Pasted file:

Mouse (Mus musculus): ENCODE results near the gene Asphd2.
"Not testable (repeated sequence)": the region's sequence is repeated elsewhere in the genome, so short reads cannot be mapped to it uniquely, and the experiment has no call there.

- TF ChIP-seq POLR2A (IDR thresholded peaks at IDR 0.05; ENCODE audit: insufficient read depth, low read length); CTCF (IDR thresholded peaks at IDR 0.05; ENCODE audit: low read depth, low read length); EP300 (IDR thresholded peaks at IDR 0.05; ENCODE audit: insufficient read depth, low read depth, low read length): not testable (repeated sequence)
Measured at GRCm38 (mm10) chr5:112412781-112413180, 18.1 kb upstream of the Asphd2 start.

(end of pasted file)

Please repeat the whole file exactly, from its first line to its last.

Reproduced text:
Mouse (Mus musculus): ENCODE results near the gene Asphd2.
"Not testable (repeated sequence)": the region's sequence is repeated elsewhere in the genome, so short reads cannot be mapped to it uniquely, and the experiment has no call there.

- TF ChIP-seq POLR2A (IDR thresholded peaks at IDR 0.05; ENCODE audit: insufficient read depth, low read length); CTCF (IDR thresholded peaks at IDR 0.05; ENCODE audit: low read depth, low read length); EP300 (IDR thresholded peaks at IDR 0.05; ENCODE audit: insufficient read depth, low read depth, low read length): not testable (repeated sequence)
Measured at GRCm38 (mm10) chr5:112412781-112413180, 18.1 kb upstream of the Asphd2 start.